Lab diag nephrotic synd 2003

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nephrotic syndrome is characterized by hypoalbuminemia, proteinuria, edema & hyperlipidemia. It is frequently found in children but also not uncommon in adults

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  • The ability to recognize the BM as being rather uniform in thickness and density is so critically important
  • Lab diag nephrotic synd 2003

    1. 1. LAB DIAGNOSIS OF NEPHROTIC SYNDROME MODERATOR : DR SANJEEV NARANG SPEAKER : DR RAVI JAIN
    2. 2. NEPHROTIC SYNDROME <ul><li>DEFINITION : the nephrotic syndrome is a clinical complex characterized by a no of renal & extra renal features, the most prominent of which are </li></ul><ul><li>Proteinuria of > 3.5 g/1.73 m 2 /24 hr </li></ul><ul><li>Hypoalbuminemia </li></ul><ul><li>Edema </li></ul><ul><li>Hyperlipidemia </li></ul><ul><li>Lipiduria </li></ul><ul><li>Hypercoaguability </li></ul>
    3. 5. Table 2 CAUSES OF THE NEPHROTIC SYNDROME
    4. 7. NEPHROTIC SYNDROME <ul><li>PATHOGENESIS: </li></ul><ul><li>Derangement in glomerular capillary walls </li></ul><ul><li>Increased permeability to plasma proteins </li></ul><ul><li>Massive proteinuria + increased renal catabolism of albumin </li></ul><ul><li>Depletion of serum albumin & reversal of A:G ratio </li></ul><ul><li>Generalized edema abnormal transport of lipids + decreased catabolism </li></ul><ul><li>Hyperlipidemia </li></ul>
    5. 8. HEAVY PROTEINURIA Figure 3.
    6. 9. Figure 4.
    7. 10. NEPHROTIC SYNDROME <ul><li>CLINICAL FEATURES: </li></ul><ul><li>Massive proteinuria </li></ul><ul><li>Hypoalbuminemia </li></ul><ul><li>Generalized edema </li></ul><ul><li>Hyperlipidemia & lipiduria </li></ul>
    8. 11. Figure 1. Nephrotic edema.
    9. 12. Figure 2. Nephrotic edema.
    10. 13. LAB DIAGNOSIS OF NEPHROTIC SYNDROME <ul><li>Specimen </li></ul><ul><li>Urine </li></ul><ul><li>Serum </li></ul><ul><li>Renal biopsy </li></ul>
    11. 14. LAB DIAGNOSIS OF NEPHROTIC SYNDROME <ul><li>Urine : </li></ul><ul><li>Protein estimation </li></ul><ul><li>Semi quantitative </li></ul><ul><li>Quantitative – 24 hr protein estimation </li></ul>
    12. 15. Protein determination in urine <ul><li>-    Normal kidney only small amount of low molecular weight </li></ul><ul><li>protein filtered most of which reabsorbed by tubule. </li></ul><ul><li>-    Normal protein excretion <150 mg/day in adult. </li></ul><ul><li>-    Daily physiological protein contain :- </li></ul><ul><li>(i) Mucoprotein (Tamm Horsfall glycoprotein 70 mg) </li></ul><ul><li>(ii) Blood group related antigen 35 mg </li></ul><ul><li>(iii) Albumin 15 mg </li></ul><ul><li>(iv) Mucopolysaccharide 15 mg </li></ul><ul><li>(v) Immunoglobulin 5 mg </li></ul><ul><li>-     Abnormal amount of protein in urine – Proteinuria </li></ul>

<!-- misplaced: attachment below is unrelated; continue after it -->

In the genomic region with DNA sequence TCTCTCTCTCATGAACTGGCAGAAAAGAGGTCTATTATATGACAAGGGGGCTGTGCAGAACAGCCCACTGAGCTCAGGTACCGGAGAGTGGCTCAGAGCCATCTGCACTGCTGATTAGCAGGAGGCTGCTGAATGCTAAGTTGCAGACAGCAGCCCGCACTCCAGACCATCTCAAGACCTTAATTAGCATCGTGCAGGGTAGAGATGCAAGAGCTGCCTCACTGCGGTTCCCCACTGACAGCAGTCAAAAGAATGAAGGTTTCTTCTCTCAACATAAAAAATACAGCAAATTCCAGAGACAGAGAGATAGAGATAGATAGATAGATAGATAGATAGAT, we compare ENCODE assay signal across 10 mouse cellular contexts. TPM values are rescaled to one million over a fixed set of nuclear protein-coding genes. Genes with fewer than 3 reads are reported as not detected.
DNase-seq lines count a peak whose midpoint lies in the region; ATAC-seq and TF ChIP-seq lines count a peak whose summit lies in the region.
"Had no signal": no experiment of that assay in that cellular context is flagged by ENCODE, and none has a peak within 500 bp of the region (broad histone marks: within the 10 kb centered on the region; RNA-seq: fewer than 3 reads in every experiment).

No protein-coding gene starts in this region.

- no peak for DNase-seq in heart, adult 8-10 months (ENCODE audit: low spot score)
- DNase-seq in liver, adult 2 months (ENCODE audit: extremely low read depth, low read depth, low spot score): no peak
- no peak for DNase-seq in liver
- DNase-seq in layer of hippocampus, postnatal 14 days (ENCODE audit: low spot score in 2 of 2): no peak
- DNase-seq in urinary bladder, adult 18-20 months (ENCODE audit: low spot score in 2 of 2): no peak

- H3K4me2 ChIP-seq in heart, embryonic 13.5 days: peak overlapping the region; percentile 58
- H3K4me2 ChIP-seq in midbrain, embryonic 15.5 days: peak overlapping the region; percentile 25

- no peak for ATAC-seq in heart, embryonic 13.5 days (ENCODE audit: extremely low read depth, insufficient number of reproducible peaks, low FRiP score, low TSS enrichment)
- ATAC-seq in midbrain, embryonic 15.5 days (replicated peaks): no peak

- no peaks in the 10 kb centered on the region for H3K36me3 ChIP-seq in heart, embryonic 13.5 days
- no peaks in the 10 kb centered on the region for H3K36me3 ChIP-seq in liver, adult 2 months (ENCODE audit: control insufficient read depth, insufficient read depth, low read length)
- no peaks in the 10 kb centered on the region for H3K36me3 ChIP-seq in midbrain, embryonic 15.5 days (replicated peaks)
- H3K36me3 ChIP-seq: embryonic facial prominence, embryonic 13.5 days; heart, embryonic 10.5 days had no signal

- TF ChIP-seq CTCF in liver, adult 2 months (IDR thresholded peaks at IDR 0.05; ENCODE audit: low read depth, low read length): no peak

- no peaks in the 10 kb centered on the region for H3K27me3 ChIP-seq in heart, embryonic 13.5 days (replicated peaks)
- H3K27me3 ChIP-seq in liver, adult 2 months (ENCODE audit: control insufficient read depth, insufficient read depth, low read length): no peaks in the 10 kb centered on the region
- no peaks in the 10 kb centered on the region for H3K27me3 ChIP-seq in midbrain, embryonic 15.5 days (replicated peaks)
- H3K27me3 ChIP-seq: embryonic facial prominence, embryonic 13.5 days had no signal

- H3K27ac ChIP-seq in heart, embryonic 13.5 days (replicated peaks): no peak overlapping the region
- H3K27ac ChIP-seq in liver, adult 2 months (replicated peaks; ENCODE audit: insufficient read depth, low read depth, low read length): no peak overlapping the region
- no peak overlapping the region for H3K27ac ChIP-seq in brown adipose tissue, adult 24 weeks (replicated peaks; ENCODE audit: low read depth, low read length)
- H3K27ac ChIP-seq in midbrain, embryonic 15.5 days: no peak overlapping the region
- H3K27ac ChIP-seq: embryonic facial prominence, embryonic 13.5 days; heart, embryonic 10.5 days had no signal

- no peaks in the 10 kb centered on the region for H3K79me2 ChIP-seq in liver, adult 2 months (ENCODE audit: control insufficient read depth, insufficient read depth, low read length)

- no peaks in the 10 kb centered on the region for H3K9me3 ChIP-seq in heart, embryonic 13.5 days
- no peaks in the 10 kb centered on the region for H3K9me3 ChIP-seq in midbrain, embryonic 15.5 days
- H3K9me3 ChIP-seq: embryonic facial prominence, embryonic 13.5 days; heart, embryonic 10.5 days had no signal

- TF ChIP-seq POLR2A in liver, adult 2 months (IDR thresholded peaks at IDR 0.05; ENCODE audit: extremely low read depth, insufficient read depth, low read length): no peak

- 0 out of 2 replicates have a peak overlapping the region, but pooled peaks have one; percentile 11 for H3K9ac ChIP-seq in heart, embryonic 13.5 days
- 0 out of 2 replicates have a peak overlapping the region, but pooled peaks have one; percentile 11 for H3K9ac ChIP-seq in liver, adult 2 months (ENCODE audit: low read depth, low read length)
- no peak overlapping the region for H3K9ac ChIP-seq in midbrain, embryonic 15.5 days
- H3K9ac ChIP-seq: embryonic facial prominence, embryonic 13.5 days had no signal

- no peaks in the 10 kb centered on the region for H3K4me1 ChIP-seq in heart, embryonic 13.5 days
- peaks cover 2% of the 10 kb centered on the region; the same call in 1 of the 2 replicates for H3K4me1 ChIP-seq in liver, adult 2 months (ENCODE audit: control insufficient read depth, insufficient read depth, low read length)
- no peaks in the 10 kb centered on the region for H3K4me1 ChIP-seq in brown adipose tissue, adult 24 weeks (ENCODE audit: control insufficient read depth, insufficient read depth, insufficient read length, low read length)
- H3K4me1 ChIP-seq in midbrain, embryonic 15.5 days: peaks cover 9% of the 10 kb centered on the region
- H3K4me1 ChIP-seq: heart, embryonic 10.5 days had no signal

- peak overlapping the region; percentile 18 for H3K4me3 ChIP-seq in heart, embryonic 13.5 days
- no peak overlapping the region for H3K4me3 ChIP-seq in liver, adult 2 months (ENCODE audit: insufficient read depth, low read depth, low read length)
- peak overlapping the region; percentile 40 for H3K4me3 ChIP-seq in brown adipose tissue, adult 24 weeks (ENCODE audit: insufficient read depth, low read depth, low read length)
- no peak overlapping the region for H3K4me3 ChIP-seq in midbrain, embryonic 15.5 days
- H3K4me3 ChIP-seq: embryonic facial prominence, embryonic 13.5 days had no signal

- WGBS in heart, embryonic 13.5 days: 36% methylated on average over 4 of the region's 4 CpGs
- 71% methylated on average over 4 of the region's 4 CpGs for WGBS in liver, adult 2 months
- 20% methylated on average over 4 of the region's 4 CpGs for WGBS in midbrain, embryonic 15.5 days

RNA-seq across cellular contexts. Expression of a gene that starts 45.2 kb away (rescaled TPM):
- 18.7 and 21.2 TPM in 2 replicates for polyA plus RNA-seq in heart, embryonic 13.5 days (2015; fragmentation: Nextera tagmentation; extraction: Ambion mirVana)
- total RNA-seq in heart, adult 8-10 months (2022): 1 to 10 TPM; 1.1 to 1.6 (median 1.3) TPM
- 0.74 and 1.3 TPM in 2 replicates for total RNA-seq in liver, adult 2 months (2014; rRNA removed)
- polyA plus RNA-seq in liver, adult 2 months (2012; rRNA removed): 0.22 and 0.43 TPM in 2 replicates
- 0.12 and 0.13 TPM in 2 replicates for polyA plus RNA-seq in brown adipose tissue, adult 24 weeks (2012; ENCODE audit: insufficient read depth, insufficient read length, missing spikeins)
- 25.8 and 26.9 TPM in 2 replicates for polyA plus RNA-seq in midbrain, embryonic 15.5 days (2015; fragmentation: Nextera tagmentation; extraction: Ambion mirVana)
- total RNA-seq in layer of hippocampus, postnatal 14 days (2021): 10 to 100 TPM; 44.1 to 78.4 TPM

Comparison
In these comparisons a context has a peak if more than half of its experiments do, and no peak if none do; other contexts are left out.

13. 16. PATHOPHYSIOLOGICAL CLASSIFICATION OF PROTEINURIA <ul><li>Physiological Proteinuria        </li></ul><ul><li>  Glomerular proteinuria </li></ul><ul><li>Tubular proteniuria </li></ul><ul><li>  Overflow Proteinuria </li></ul><ul><li>  Other types </li></ul><ul><li>(i) Benign orthostatic proteinuria </li></ul><ul><li>(ii) Transient proteinuria </li></ul><ul><li>(iii) Microalbuminuria </li></ul><ul><li>(iv) Bence jones Proteinuria </li></ul>
    14. 17. Difference between glomerular and Tubular proteinuria Glomerular Tubular Due to injury of Renal glomerulus Due to Injury Involving Tubulointerstitial region Comprises predominantly albumin Comprises low molecular wt protein (  2 microglobilin Protein excretion >3 – 3.5 gm/dl < 2 gm/dl. Urinary protein electrophoresis More albumin than globulin More globulin Albumin  micro globulin ratio > 1000 : 1 100:1 (N – 50-200:1) Cause -   G lomerulonephritis -          - Hypertension - Lipoid Nephrosis -    -   Pyelonephritis -    -   Interstitial Nephritis - Rejection of kidney allograft
    15. 18. Qualitative tests for protein <ul><li>Reagent strip method </li></ul><ul><li>Precipitation method </li></ul><ul><li>(a) Heat and acetic acid test </li></ul><ul><li>(b) Sulphosalicylic acid test </li></ul><ul><li>(c) Heller’s nitric acid test </li></ul>
    16. 19. Precipitation method Urine Protein: SSA
    17. 20. Chemical Tests on Urine: (Reagent Strip/Dipstick Analysis): Procedure
    18. 21. Reagent strip method <ul><li>Dipstick more sensitive to albumin than globulin, mucoproteins, Bence-Jones protein </li></ul><ul><li>Protein 1+ (30 mg/dl) significant in any urine </li></ul><ul><li>- Trace may be important if sp.gr. <1.010 </li></ul><ul><li>False Positives: </li></ul><ul><li>- Chlorhexidine, quartenary ammonium antispetic or detergent residual left in container </li></ul><ul><li>- Vaginal secretions </li></ul><ul><li>- Highly buffered urine with pH >6.5 </li></ul>
    19. 22. Chemical Examination – Dipstick Analysis Colour Chart
    20. 23. PROTEIN - URINE <ul><li>Semi quantitaive norms </li></ul><ul><li>Normal : < 20 mg % </li></ul><ul><li>Reagent strip/ stick </li></ul><ul><li>Negative : 0 – 5 mg/dl </li></ul><ul><li>Trace : 5 – 20 mg/dl </li></ul><ul><li>1+ : 30 mg/dl </li></ul><ul><li>2+ : 100 mg/dl </li></ul><ul><li>3+ : 300 mg/dl </li></ul><ul><li>4+ : 1000 mg/dl </li></ul>